I’ve always referred to them as ravines, canyons, and great big dips. The deep riverbeds in northern Montana are known as coulees - pronounced coo-lees. It’s the kind of geographic feature that made both my heart and stomach jump when I was a child. My eyes would get big in anticipation of that funny feeling in my stomach as the cars would drop into a ravine and then slowly climb out on the other side. I think it would be appropriate to pronounce it cool-eeee!
The hoodoos, though, that’s all new to me. How many years of wind and water must it take to wash away the weakest parts and leave the stronger more stubborn structures standing?
The weather here can be ferocious, but it leaves behind unexpected surprises such as these formations known to locals as Rock City.
Oh, how I would have loved the opportunity to play here as a child. My imagination would have run wild!
As an adult, I recently spied monster serpent heads, gigantic freezer biscuits with distinct layers, and pillared furnaces all formed of rock.
As a child I would have climbed on the formations and created stories in my innocent and inexperienced mind.
However, as a weathered adult, I see a correlation between the unique formations that have outlasted the elements, years, and even humans who have entertained themselves here and my own existence.
As years and experiences have worked their influence on the child of my youth, the weaker parts have washed away leaving a stronger version of myself. That version shows lines such as scars and wrinkles that I often would prefer remained unseen, but they tell the story of a life lived - a life that endures the winds of change, the harshness of challenges that beat against it like the hailstones of a summer storm in northern Montana, and the cleansing and washing away of those things not needed. What remains is me.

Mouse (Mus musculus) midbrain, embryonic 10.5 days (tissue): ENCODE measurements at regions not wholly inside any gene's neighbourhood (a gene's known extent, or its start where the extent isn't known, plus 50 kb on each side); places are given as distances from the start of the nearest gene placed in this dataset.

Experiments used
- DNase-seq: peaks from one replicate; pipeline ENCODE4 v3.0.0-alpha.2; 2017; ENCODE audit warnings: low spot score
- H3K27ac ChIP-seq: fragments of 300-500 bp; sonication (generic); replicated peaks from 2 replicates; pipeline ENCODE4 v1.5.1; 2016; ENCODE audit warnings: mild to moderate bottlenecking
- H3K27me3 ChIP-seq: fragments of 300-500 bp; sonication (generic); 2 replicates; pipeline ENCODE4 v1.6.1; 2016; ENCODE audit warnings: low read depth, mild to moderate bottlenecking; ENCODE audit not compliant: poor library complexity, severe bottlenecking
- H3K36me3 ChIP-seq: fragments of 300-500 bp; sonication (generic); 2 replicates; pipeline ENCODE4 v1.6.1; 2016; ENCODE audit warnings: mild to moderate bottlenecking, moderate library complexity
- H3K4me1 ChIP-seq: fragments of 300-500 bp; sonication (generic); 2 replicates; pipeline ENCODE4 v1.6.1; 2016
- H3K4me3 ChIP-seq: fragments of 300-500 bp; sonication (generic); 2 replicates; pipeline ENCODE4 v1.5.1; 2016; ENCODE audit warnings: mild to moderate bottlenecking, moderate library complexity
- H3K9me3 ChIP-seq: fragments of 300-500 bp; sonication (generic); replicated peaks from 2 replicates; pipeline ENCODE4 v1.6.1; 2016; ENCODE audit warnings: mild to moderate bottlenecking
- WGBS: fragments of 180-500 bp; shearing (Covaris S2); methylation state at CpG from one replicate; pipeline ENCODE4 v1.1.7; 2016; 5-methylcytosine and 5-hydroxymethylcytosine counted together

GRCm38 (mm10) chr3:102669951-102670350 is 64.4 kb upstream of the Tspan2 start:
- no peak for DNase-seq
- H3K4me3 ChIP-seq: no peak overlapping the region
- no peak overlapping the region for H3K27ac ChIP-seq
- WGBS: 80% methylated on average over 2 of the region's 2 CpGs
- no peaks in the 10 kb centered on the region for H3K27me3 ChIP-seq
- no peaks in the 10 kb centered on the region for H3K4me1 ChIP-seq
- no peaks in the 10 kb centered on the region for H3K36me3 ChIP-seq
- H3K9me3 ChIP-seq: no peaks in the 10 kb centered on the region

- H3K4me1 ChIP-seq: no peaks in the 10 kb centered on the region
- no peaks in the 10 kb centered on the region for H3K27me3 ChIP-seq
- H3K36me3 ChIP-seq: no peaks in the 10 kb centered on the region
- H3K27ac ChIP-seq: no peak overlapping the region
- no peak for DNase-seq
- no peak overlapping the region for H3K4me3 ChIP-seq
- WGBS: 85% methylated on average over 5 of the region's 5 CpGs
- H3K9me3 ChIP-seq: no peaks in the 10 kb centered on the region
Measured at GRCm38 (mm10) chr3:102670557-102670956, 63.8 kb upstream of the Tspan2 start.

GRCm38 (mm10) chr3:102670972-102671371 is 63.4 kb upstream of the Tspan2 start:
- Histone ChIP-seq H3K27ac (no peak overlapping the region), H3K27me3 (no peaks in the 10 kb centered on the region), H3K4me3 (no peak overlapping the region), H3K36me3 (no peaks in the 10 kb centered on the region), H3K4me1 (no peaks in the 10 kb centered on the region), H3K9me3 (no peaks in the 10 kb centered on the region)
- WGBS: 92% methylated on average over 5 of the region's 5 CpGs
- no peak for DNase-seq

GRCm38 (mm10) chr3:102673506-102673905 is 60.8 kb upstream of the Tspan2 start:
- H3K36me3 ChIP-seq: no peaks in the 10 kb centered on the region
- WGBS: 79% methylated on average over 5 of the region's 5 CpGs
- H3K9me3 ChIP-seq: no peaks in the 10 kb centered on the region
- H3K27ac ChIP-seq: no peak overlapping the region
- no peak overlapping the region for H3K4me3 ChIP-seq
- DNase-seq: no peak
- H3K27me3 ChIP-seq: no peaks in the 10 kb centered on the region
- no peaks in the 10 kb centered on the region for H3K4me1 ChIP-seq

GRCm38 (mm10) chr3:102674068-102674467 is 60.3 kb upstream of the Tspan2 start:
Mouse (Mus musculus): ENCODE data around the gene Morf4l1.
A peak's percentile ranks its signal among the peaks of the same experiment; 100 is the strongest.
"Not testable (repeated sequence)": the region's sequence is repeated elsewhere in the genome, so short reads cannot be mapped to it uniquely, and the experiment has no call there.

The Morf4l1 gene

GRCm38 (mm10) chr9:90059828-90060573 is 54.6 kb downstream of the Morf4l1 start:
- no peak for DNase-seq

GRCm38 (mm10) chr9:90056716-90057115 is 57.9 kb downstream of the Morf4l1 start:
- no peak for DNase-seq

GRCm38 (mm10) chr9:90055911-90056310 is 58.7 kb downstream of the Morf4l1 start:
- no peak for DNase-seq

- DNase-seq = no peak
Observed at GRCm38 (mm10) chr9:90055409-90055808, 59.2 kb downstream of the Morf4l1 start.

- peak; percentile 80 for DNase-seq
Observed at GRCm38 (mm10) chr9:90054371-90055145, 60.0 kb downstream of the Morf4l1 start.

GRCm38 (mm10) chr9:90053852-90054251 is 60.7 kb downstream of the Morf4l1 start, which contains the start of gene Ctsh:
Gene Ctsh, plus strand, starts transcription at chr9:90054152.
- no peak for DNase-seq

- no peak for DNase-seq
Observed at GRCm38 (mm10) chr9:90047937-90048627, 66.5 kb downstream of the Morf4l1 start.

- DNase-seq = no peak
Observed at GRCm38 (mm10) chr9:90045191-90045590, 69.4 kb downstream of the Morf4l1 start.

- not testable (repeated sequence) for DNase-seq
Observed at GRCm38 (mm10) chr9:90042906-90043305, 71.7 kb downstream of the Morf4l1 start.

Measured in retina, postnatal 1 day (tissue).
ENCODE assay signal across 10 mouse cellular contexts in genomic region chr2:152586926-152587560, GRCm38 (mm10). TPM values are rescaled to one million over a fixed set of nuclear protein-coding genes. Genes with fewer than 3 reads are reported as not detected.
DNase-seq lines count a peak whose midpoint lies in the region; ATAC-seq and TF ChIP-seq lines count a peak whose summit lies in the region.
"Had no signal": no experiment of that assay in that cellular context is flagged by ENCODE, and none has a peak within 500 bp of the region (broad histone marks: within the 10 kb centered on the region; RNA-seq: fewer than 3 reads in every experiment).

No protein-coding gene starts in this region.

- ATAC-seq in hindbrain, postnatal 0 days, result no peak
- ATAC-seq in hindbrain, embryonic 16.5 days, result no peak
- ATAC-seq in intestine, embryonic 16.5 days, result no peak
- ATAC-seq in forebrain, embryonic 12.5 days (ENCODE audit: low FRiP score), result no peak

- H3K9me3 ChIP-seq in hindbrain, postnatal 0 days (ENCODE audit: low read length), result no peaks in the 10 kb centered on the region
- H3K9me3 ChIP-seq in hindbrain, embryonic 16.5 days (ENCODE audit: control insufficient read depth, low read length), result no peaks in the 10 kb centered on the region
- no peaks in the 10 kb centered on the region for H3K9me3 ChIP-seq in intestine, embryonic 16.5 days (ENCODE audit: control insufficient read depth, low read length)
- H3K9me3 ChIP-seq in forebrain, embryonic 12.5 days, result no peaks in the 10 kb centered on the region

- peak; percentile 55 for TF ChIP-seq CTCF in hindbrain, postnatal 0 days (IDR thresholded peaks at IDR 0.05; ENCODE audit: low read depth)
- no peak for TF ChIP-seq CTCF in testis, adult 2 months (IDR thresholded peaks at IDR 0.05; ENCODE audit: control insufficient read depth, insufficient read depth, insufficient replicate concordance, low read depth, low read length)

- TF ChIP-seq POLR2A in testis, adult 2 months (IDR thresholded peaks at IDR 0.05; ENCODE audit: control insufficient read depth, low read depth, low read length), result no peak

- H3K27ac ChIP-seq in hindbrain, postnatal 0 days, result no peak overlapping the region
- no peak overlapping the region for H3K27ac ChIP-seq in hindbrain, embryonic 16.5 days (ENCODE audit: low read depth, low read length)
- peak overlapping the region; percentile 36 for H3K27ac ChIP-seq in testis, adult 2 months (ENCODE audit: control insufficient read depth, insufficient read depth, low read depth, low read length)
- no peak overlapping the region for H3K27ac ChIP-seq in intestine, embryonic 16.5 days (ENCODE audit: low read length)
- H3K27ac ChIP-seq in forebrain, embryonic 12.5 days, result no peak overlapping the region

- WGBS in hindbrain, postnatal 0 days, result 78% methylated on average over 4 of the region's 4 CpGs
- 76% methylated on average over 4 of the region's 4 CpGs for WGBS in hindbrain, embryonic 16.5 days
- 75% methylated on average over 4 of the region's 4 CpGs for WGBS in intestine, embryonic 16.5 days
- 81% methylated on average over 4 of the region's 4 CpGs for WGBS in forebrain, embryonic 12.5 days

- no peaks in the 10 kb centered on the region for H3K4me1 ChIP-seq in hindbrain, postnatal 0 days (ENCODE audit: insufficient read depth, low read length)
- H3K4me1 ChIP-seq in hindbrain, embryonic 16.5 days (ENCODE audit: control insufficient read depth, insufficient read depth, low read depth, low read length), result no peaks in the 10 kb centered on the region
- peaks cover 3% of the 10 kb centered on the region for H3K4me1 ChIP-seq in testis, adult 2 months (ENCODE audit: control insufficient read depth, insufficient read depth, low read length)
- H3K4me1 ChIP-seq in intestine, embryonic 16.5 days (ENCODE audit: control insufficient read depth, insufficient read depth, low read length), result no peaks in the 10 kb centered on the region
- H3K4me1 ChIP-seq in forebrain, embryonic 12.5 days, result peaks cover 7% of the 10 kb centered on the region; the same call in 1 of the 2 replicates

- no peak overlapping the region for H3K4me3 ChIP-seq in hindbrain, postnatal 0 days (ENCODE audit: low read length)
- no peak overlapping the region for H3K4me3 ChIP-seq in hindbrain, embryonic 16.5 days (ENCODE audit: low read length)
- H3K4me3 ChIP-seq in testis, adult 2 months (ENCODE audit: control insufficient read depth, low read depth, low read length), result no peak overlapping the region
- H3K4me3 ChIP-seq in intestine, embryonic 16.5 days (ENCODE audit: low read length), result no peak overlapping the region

Whether I resemble a giant freezer biscuit or a pillared furnace, it’s just me, unique because my weather has been different than that of my neighbor - and my neighbor is unique because her weather has been different than any other.
The next time you drive through a rugged landscape or spend time with someone who has endured a lifetime of experience, remember, there is beauty in the leftovers. Those things that remain tell a story that may take some time to appreciate, but that’s okay, because it took a long time to write that story.
How do you find your way to Rock City?
Take the Valier-Cut Bank Highway north from the only stoplight in Valier. When the highway curves near the 3-mile mark, continue straight on the gravel Rock City Road. When you run out of gravel, continue straight on dirt and when you run out of dirt, continue straight until Rock City appears on the cliffs above Two Medicine River. The drive is about 10 miles. Just keep going north. You can’t miss it!
From Cut Bank:
Take U.S. Highway 2 west and turn onto the Cut Bank Highway 358 and continue south to Rock City Road. Go straight at the hard right turn in the highway.
You won’t need a four-wheel drive unless the weather has been damp and the road is muddy.
Plan to spend some time exploring the rocks and the river below. Grizzly bears have been known to inhabit the Two Medicine River bank and rattlesnakes also frequent the area, so be alert!
And … don’t forget your camera!